Hong Kong police charge 2 people with ‘collusion with a foreign country’ after arrests at Apple Daily newspaper

Police in Hong Kong have charged two senior bosses of the Apple Daily newspaper with “collusion with a foreign country” after officers entered the publication’s offices on Thursday and arrested five members of staff.

As many as 500 police raided the tabloid, which is aligned with the ‘pro-democracy’ movement, according to Reuters.

Those detained are accused of violating dozens of articles of Hong Kong’s new security law, passed by China last year, which criminalizes a number of actions including collusion.

Police said in a statement on Friday they had charged two men with violating the National Security Act and that the pair will be questioned on Saturday at West Kowloon Magistrates’ Courts. Apple Daily identified those charged as publisher Cheung Kim-hung and editor-in-chief Ryan Law.

5 directors of @appledaily_hk ARRESTED(suspected of breaking #NationalSecurity Law—collusion w/ a foreign country/external elements to endanger national security).#PressFreedom—greatly respected by #HKPF but can’t be boundless/used as a front.Normal journalistic work not affected pic.twitter.com/gZQC4QuEHM

— Hong Kong Police Force (@hkpoliceforce) June 17, 2021

The paper said it was the first such instance of journalists in Hong Kong being prosecuted for national security breaches.

Police said they were questioning three other people arrested in Thursday’s raid, who according to Apple Daily, were later released on bail. They were named as chief operating officer Chow Tat-kuen, deputy chief editor Chan Puiman and chief executive editor Cheung Chi-wai.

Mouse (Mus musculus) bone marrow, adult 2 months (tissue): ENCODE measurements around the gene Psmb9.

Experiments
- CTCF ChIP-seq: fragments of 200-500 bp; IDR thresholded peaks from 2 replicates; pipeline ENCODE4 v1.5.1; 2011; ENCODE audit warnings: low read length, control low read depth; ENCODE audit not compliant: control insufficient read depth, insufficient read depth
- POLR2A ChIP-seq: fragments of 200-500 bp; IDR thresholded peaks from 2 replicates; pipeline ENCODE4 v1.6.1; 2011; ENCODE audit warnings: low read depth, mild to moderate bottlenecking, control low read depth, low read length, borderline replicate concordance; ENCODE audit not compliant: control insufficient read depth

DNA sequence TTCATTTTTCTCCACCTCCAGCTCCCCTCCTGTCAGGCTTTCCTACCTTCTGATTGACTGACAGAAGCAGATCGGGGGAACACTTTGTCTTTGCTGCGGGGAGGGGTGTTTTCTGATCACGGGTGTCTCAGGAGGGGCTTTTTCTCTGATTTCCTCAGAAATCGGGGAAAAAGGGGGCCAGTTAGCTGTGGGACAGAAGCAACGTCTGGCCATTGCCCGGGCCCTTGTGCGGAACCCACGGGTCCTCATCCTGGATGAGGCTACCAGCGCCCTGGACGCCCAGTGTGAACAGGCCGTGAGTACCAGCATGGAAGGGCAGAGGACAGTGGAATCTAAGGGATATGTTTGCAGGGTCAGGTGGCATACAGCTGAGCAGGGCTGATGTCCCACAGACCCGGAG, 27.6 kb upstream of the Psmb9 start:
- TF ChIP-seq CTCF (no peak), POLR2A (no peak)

Hong Kong’s National Security Act has generated both controversy and major protest since it was passed by Chinese national parliamentary officials in June 2020.

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Critics have accused Beijing of using the law to stifle dissent in the former British colony, which reverted to Chinese rule in 1997. However, Beijing has said the legislation is necessary for security and law enforcement reasons.

On Friday, Chinese Foreign Ministry Spokesperson Zhao Lijian told a press conference the law “protects the rights and freedoms” of Hongkongers after being asked about the arrests at Apple Daily.

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